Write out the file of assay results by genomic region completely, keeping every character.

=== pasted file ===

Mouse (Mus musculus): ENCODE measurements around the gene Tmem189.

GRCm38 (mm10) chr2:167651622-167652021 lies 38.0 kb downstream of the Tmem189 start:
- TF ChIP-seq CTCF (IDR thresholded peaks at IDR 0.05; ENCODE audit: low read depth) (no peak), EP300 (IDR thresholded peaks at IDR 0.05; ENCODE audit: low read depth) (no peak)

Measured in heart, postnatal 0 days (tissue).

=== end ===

Mouse (Mus musculus): ENCODE measurements around the gene Tmem189.

GRCm38 (mm10) chr2:167651622-167652021 lies 38.0 kb downstream of the Tmem189 start:
- TF ChIP-seq CTCF (IDR thresholded peaks at IDR 0.05; ENCODE audit: low read depth) (no peak), EP300 (IDR thresholded peaks at IDR 0.05; ENCODE audit: low read depth) (no peak)

Measured in heart, postnatal 0 days (tissue).